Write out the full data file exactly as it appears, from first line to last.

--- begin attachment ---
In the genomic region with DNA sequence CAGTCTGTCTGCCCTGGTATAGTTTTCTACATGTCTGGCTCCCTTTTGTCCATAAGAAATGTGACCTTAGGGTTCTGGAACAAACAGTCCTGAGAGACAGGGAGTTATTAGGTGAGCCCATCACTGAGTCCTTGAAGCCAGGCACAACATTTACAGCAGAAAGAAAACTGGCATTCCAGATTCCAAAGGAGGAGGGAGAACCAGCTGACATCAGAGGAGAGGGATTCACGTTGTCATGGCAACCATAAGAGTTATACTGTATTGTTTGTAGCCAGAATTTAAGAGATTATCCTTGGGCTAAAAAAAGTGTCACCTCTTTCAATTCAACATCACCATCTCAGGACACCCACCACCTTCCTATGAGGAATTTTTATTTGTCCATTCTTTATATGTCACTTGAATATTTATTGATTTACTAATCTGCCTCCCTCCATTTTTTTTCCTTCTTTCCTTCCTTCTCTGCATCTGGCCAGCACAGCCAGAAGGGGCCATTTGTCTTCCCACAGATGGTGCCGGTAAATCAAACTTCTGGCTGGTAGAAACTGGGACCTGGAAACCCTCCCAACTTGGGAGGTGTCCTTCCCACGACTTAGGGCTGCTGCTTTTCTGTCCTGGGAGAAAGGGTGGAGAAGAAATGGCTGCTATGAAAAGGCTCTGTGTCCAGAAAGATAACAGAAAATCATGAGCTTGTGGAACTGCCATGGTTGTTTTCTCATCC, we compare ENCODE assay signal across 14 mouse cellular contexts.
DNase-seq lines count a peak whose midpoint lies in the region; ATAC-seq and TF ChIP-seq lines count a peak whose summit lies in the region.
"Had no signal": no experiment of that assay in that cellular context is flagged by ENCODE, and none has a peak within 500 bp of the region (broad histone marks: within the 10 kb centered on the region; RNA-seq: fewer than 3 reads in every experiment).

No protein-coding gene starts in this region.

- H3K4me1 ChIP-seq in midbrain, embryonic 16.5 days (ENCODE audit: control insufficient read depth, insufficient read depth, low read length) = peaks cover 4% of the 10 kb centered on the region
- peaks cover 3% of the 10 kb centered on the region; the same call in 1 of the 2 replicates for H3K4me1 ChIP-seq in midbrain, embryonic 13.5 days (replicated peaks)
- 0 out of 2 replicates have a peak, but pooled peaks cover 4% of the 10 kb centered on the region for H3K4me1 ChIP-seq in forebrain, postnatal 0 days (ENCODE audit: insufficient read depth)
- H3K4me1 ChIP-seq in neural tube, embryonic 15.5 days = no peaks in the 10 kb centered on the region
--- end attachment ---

In the genomic region with DNA sequence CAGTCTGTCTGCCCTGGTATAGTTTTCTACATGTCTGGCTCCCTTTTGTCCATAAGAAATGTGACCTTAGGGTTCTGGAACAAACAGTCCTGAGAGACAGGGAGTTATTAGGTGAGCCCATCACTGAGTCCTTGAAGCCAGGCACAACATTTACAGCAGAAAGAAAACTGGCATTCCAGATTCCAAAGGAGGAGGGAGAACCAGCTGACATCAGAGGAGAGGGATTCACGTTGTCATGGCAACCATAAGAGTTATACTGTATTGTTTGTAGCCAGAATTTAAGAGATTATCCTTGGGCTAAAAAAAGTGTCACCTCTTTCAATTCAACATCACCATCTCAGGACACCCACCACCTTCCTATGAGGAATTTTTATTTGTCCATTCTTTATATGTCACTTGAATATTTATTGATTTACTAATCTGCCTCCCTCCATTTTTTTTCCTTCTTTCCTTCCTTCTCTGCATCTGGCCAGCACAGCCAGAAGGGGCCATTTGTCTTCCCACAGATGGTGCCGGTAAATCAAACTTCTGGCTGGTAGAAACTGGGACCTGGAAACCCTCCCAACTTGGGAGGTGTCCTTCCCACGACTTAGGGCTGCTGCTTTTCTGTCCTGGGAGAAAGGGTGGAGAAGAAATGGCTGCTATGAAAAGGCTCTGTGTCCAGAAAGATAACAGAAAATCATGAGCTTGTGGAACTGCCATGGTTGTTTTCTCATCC, we compare ENCODE assay signal across 14 mouse cellular contexts.
DNase-seq lines count a peak whose midpoint lies in the region; ATAC-seq and TF ChIP-seq lines count a peak whose summit lies in the region.
"Had no signal": no experiment of that assay in that cellular context is flagged by ENCODE, and none has a peak within 500 bp of the region (broad histone marks: within the 10 kb centered on the region; RNA-seq: fewer than 3 reads in every experiment).

No protein-coding gene starts in this region.

- H3K4me1 ChIP-seq in midbrain, embryonic 16.5 days (ENCODE audit: control insufficient read depth, insufficient read depth, low read length) = peaks cover 4% of the 10 kb centered on the region
- peaks cover 3% of the 10 kb centered on the region; the same call in 1 of the 2 replicates for H3K4me1 ChIP-seq in midbrain, embryonic 13.5 days (replicated peaks)
- 0 out of 2 replicates have a peak, but pooled peaks cover 4% of the 10 kb centered on the region for H3K4me1 ChIP-seq in forebrain, postnatal 0 days (ENCODE audit: insufficient read depth)
- H3K4me1 ChIP-seq in neural tube, embryonic 15.5 days = no peaks in the 10 kb centered on the region